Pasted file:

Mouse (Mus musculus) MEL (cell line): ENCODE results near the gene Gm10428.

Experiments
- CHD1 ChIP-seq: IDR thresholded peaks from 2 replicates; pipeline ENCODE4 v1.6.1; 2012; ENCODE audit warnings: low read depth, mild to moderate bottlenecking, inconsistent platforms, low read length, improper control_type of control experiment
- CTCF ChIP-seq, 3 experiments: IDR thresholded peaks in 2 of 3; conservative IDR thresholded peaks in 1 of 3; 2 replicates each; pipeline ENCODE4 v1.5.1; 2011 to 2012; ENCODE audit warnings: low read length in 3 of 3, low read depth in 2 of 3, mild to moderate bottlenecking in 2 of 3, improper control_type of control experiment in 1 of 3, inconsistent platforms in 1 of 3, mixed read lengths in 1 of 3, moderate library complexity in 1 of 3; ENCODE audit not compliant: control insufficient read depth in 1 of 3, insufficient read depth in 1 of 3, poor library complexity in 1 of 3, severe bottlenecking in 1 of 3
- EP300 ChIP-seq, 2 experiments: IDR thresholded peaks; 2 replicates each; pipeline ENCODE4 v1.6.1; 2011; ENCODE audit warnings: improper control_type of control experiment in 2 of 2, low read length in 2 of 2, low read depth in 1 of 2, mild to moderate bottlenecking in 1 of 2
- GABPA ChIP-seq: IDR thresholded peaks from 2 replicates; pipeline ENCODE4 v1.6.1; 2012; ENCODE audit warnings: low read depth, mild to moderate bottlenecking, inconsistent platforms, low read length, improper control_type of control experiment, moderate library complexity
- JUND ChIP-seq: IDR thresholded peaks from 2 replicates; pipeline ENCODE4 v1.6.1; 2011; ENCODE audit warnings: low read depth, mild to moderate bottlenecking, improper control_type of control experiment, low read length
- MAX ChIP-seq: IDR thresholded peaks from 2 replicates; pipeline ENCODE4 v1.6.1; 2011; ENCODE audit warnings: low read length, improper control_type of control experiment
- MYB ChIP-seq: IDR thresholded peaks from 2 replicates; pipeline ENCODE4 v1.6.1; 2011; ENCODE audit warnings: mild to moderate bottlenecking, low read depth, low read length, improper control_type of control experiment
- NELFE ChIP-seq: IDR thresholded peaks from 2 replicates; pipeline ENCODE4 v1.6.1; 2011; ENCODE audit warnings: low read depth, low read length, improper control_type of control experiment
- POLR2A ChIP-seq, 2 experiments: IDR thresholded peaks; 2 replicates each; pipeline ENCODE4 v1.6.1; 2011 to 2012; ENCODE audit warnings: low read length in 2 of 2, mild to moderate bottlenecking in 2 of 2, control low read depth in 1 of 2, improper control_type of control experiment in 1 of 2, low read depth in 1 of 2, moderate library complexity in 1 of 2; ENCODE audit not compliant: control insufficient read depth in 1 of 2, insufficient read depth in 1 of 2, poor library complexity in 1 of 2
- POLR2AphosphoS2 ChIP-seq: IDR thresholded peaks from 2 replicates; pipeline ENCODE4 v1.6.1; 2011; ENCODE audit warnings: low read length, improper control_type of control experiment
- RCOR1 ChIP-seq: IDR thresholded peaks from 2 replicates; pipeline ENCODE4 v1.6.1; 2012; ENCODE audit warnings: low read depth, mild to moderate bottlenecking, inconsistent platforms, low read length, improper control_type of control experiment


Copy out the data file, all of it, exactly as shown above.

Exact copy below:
Mouse (Mus musculus) MEL (cell line): ENCODE results near the gene Gm10428.

Experiments
- CHD1 ChIP-seq: IDR thresholded peaks from 2 replicates; pipeline ENCODE4 v1.6.1; 2012; ENCODE audit warnings: low read depth, mild to moderate bottlenecking, inconsistent platforms, low read length, improper control_type of control experiment
- CTCF ChIP-seq, 3 experiments: IDR thresholded peaks in 2 of 3; conservative IDR thresholded peaks in 1 of 3; 2 replicates each; pipeline ENCODE4 v1.5.1; 2011 to 2012; ENCODE audit warnings: low read length in 3 of 3, low read depth in 2 of 3, mild to moderate bottlenecking in 2 of 3, improper control_type of control experiment in 1 of 3, inconsistent platforms in 1 of 3, mixed read lengths in 1 of 3, moderate library complexity in 1 of 3; ENCODE audit not compliant: control insufficient read depth in 1 of 3, insufficient read depth in 1 of 3, poor library complexity in 1 of 3, severe bottlenecking in 1 of 3
- EP300 ChIP-seq, 2 experiments: IDR thresholded peaks; 2 replicates each; pipeline ENCODE4 v1.6.1; 2011; ENCODE audit warnings: improper control_type of control experiment in 2 of 2, low read length in 2 of 2, low read depth in 1 of 2, mild to moderate bottlenecking in 1 of 2
- GABPA ChIP-seq: IDR thresholded peaks from 2 replicates; pipeline ENCODE4 v1.6.1; 2012; ENCODE audit warnings: low read depth, mild to moderate bottlenecking, inconsistent platforms, low read length, improper control_type of control experiment, moderate library complexity
- JUND ChIP-seq: IDR thresholded peaks from 2 replicates; pipeline ENCODE4 v1.6.1; 2011; ENCODE audit warnings: low read depth, mild to moderate bottlenecking, improper control_type of control experiment, low read length
- MAX ChIP-seq: IDR thresholded peaks from 2 replicates; pipeline ENCODE4 v1.6.1; 2011; ENCODE audit warnings: low read length, improper control_type of control experiment
- MYB ChIP-seq: IDR thresholded peaks from 2 replicates; pipeline ENCODE4 v1.6.1; 2011; ENCODE audit warnings: mild to moderate bottlenecking, low read depth, low read length, improper control_type of control experiment
- NELFE ChIP-seq: IDR thresholded peaks from 2 replicates; pipeline ENCODE4 v1.6.1; 2011; ENCODE audit warnings: low read depth, low read length, improper control_type of control experiment
- POLR2A ChIP-seq, 2 experiments: IDR thresholded peaks; 2 replicates each; pipeline ENCODE4 v1.6.1; 2011 to 2012; ENCODE audit warnings: low read length in 2 of 2, mild to moderate bottlenecking in 2 of 2, control low read depth in 1 of 2, improper control_type of control experiment in 1 of 2, low read depth in 1 of 2, moderate library complexity in 1 of 2; ENCODE audit not compliant: control insufficient read depth in 1 of 2, insufficient read depth in 1 of 2, poor library complexity in 1 of 2
- POLR2AphosphoS2 ChIP-seq: IDR thresholded peaks from 2 replicates; pipeline ENCODE4 v1.6.1; 2011; ENCODE audit warnings: low read length, improper control_type of control experiment
- RCOR1 ChIP-seq: IDR thresholded peaks from 2 replicates; pipeline ENCODE4 v1.6.1; 2012; ENCODE audit warnings: low read depth, mild to moderate bottlenecking, inconsistent platforms, low read length, improper control_type of control experiment